DE 296 05 439 U1 publishes a wheelchair with an undercarriage frame which consists of two collateral frame sections each with an upper and lower frame section, each being able to have a perforated plate to support and store a secure yet removable anchor for a wheel axle in the hub of the drive gear.

From GB 2 128 143 A, a wheelchair is known whose frame is made up of a bearing block, which has a number of bearing bores, in order to adjust the wheels selectively on various horizontal and/or vertical levels.

Starting from this problem, the wheelchair described at the beginning should be improved, so that the track of the rear wheels is adjustable.

SUMMARY

As a solution to this problem, a generic wheelchair would be equipped with at least one support plate that is rotatable over a prescribed range on the frame and is coupled to a fitting for the wheel axle.

If the position of the longitudinal axis of the fittings in the frame changes because the rear wheels constructively allow different diameters or are attached to the frame at a different height, an error in the wheel track can occur. In this configuration, this position change can be compensated by a corresponding rotation of the support plate and fitting.

To this end, the fitting is as attached to the frame using a pivoting bracket with the particular preferable support screws. The bracket is formed into a U-shape and attached around a frame section.

It is particularly preferable that the bracket is bilaterally provided with two recesses, into which the corresponding stud of each support plate can be inserted fixing the support plate relative to the bracket. Through the varying thicknesses of the support plates, the design-indicated camber is achieved. Through a pivot movement of the bracket, the support plates and the diagonal fitting are rotated, countering the wheel track error.

The fitting for this is primarily mounted using the bracket and the support plates between two nuts. The bracket is provided with an arc shaped slot, whose ends serve as the pivoting range for the bracket, in order to limit the brackets' rotational movement.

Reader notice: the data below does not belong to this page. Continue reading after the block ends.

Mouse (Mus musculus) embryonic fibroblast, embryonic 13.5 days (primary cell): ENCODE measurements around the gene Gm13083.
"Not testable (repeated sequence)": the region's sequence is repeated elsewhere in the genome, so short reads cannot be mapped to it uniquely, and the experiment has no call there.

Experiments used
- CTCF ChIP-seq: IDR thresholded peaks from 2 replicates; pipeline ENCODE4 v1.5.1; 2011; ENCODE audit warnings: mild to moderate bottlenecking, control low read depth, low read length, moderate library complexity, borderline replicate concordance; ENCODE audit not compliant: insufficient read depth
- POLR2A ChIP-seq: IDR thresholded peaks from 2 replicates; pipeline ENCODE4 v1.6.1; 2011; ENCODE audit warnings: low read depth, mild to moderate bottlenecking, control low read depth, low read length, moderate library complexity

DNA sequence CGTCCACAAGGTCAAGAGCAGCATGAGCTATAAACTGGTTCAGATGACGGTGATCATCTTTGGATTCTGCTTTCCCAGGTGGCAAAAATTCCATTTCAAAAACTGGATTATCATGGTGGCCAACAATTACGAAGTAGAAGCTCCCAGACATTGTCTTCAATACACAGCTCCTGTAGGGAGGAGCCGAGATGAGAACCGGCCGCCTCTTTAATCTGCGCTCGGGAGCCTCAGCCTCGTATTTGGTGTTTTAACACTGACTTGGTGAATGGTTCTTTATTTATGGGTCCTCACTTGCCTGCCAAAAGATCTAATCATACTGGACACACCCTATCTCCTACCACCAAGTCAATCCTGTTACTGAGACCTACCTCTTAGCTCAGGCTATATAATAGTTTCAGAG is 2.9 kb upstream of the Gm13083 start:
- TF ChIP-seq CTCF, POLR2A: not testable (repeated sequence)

The pivot range of the bracket is preferably 15°.

In order to make adjustment easier, the bracket is truncated on at least one exterior side. An air lever may be fitted here. Then the bracket is turned. If the horizontal is exactly set, the toe-in is 0 and there is no wheel track error.

With the aid of an illustration, a design model of the invention will be more closely elucidated as follows.

BRIEF DESCRIPTION OF THE DRAWINGS

FIG. 1: top view of the wheelchair with toe-out of the back wheels.

FIG. 2: top view pursuant to FIG. 1 with corrected track of back wheels.

FIG. 3: side view of a collateral frame section.

FIG. 4: view of the frame section pursuant to arrow IV according to FIG. 3.

FIG. 5: frame section in FIG. 3 in a tilted position

FIG. 6: view of the frame section in FIG. 5 pursuant to arrow VI.

FIG. 7: perspective exploded view of a section of the frame.

FIG. 8: view of the bracket.

FIG. 9: top view of the bracket.

FIG. 10: perspective representation of the bracket.

DETAILED DESCRIPTION

The wheelchair, as shown in FIGS. 1-4, consists of the frame 8, which is made up of two frame sections 7, 7′, which are connected with each other via cross beams (not illustrated here). A seat 5 and a foot rest 6, as well as drive wheels 1, 2 and both steerable front wheels 3, 4, are also illustrated. The 7, 7′ frame sections are identically formed and consist of a U-shaped arced pipe, whose free ends are held together with a support 9. Hand grips 10 protrude upward out of the supports 9. The free ends of the frame sections 7, 7′ are also connected using supports 11 having multiple successive boreholes 12. The bore holes 12 are provided with two depressions 21 that extend from opposite sides of the circumferential contour, as shown in FIG. 7. The depressions 21 work together with lugs 16 of support plates 15, 15 a, so that the positioning of the support plates 15, 15 a is constructively determined for frame section 7. The rear wheels 1, 2 are positioned to turn on their axles mounted to the frame sections 7, 7′ by a fitting 13 mounted at one bore hole 12 of support 11. In order to achieve an incline of the axles of the rear wheels 1, 2, opposite the wheel footprint S, and with it the wheel camber, the fittings 13 are mounted at an angle. Together, support plates 15 and 15 a make this possible due to a varying thickness around each of their circumferences, as shown in FIG. 7.